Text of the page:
Ocean Rainforest foresees a bright future for ocean plants, and not just in Asia

Jen A. Miller

Faroe Islands company expands production, aims for global projects

ocean plants
Faroe Islands company believes nutritious and fast-growing seaweed, like A. Esculenta (pictured) is a versatile raw material and the oceans’ best defense against climate change.

Seaweed can be found in just about anything these days, from cosmetics to California rolls.

Such unusual versatility – not to mention a relatively fast seed-to-harvest cycle – is fueling a global increase in production, perhaps nowhere more than Asia, where the practice of seaweed farming dates back centuries. Today, about 12 million metric tons (MT) of seaweed are grown and harvested annually, with about three-quarters of it from China.

One Faroe Islands company believes the nutritious and fast-growing ocean plants are not only versatile raw materials for environmentally friendly consumer products, but also the oceans’ best defense against climate change. And it can grow virtually anywhere.

Ocean Rainforest hopes the current global awakening to seaweed’s virtually untapped potential will transform the once-underappreciated ocean plant into a massive, worldwide crop fueling industries that are not only sustainable – think food, animal feeds, fuels and packaging – but also profitable.

Olavur Gregersen, managing director of Ocean Rainforest, calls seaweed the “largest unexploited global biomass resource” both because 70 percent of the world’s surface is ocean and because seaweed can grow in much of it. It’s unexploited because while production remains dominated by Asia.

“We have no tradition of cultivating seaweed in Europe or North America or South America,” said Gregersen, who presented at the Global Aquaculture Alliance’s GOAL conference in Guayaquil, Ecuador, in September. “We have a lot of ocean and coastal areas where we could do that, so we can produce a lot of biomass, and that biomass can then be used for what we use it for.”

Seaweed has many current uses, but the company believes seaweed has great potential as biofuel, bio-plastic and as biodegradable packing material. That’s partly because it can be grown quickly – seaweed grows 30 percent faster than land-based plants.


Ocean Rainforest was founded in 2007 and produced its first commercial seaweed crop in 2014, cultivating on the island of Eysturoy, and processing on the islands of Streymoy.The company will produce about 200 MT of biomass in the next three to four years, which Gregersen will offset 50 MT of the island nation’s carbon emissions.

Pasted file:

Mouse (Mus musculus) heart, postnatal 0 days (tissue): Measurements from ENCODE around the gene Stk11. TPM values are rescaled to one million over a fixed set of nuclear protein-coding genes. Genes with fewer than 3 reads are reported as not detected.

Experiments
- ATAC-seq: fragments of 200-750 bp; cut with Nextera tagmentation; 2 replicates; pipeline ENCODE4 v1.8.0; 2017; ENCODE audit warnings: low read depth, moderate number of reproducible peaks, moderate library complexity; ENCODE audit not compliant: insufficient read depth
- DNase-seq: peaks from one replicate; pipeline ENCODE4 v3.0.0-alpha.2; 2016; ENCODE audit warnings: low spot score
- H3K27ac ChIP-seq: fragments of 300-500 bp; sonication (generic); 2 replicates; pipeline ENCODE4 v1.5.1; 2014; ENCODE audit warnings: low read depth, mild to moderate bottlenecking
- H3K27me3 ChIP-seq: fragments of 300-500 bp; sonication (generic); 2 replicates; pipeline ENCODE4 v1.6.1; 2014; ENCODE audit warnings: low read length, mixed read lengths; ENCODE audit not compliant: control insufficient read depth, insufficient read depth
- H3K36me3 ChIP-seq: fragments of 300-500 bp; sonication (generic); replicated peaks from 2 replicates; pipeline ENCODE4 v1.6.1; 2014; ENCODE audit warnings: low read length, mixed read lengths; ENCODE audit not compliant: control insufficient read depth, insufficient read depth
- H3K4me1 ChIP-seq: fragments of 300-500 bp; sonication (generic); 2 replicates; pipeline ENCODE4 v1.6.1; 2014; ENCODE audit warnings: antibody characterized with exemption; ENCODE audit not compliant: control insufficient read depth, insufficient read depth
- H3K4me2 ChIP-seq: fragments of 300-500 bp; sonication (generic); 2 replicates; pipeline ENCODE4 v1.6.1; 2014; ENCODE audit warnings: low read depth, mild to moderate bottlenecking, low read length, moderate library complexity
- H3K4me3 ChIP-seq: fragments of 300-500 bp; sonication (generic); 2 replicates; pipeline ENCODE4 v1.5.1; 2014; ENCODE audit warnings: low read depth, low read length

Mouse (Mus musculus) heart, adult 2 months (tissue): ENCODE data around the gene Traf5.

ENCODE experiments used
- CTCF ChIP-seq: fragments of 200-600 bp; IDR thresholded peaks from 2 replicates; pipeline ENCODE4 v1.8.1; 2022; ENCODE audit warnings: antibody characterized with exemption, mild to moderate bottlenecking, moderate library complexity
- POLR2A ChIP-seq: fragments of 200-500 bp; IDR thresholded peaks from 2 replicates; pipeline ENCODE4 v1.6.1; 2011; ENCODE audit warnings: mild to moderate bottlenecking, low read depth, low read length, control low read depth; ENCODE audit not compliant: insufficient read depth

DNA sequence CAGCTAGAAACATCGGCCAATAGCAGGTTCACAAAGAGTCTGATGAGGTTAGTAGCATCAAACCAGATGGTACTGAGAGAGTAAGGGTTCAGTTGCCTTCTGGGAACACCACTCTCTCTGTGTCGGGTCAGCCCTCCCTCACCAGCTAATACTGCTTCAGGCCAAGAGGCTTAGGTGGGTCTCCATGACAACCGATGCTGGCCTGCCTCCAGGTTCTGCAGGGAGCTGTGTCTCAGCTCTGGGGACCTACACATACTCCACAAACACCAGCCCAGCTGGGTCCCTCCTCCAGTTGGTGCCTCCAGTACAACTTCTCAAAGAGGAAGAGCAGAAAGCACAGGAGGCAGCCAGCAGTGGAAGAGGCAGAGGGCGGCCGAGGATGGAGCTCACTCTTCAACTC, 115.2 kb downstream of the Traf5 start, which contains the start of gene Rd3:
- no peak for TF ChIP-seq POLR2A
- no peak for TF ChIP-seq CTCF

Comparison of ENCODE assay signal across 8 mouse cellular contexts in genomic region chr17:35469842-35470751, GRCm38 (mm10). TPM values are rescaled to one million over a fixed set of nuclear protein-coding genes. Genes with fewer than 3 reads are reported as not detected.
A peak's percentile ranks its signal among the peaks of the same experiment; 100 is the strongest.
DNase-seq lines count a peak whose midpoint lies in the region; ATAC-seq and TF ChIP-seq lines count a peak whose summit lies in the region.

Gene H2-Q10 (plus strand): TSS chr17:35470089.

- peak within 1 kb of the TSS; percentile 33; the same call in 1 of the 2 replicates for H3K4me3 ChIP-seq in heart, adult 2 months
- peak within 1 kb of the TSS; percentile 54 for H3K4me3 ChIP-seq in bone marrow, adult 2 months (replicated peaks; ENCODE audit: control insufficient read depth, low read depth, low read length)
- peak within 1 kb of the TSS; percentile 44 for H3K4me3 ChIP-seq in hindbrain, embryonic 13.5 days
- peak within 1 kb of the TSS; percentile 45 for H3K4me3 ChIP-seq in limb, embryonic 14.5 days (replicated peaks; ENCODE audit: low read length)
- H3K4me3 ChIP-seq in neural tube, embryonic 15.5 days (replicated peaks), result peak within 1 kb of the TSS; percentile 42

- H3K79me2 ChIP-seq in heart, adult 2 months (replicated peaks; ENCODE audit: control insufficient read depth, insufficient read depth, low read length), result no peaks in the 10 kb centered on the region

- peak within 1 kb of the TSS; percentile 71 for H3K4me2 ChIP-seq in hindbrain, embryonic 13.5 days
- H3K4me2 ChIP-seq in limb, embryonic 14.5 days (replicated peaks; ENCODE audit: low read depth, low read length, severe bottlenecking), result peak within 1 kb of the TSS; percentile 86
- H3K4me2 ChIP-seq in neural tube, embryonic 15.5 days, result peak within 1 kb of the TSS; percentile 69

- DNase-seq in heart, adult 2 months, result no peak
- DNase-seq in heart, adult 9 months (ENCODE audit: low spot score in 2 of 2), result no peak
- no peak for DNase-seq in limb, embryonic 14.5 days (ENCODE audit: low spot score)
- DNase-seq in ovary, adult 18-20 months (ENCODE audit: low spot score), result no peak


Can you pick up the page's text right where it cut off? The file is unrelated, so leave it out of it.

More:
“Three percentof the wet weight seaweed contains carbon. In order to offset 50 tonnes of carbon, we need to cultivate 1,667 tonnes of seaweed. We anticipate to produce that within three to four years. In 2019 our harvesting plan will offset approximately six tonnes of carbon,” he said.

“If the seaweed is used to replace fossil-based products, then we are neutralizing the carbon emission. If the seaweed is sunk in water deeper than 500 meters, then this seaweed can act as a carbon sink – and thereby seaweed cultivation is carbon negative.”

Gregersen said Ocean Rainforest has sold everything it has produced thus far and “can sell more than we produceat the moment.” The company is funded by grants, investor funding as well as its own, and sales of seaweed.

ocean plants
Ocean plants grow up to 30 percent faster than plants on land. Courtesy photo.

“We are covering all our costs. I hope to get to that point next year that our operation is profitable by our sales alone,” he said.

What’s more important than Ocean Rainforest’s products, however, is the climate change mitigation capabilities that seaweed cultivation offers, he added. The earth’s oceans absorb about a quarter of all carbon dioxide made by human burning of fossil fuels, according to the National Resources Defense Council, which raises the acidity level in water and harms shellfish, corals and other aquatic life. Too much nitrogen and phosphorus can lead to algal blooms.

According to Science Advice Policy from European Academies, if 9 percent of oceans were turned into seaweed farms, they would capture 19 gigatons of carbon dioxide a year, which is about 51 percent of humans’ net emissions per year.

“If there is an aquafarming activity that requires feed, that feed normally contains nitrogen. That nitrogen is not all taken up by fish, and is released into the marine ecosystem,” Gregersen said. “You have free light and carbon – we have too much of that on the planet – and then for nitrogen and phosphorus, there are a lot of places where we have excessive nutrients in agriculture and aquaculture.”

Ocean plants also don’t require feed to grow, and can support shelter and nursery habitat for fish and other ocean animals, which also supports healthy ocean ecosystems.

In five years, Gregersen said Ocean Rainforest will be producing between 3,000 and 5,000 MT of seaweed a year at its Faroe Islands location, and will be involved in seaweed operations around the world, adding that he’s already consulting on a project in California.

“If you call me again in 10 years’ time,” he said, “I really would hope that we would have a biorefinery process up and running and then we will be producing hundreds of thousands of tonnes [of seaweed] if not millions.”

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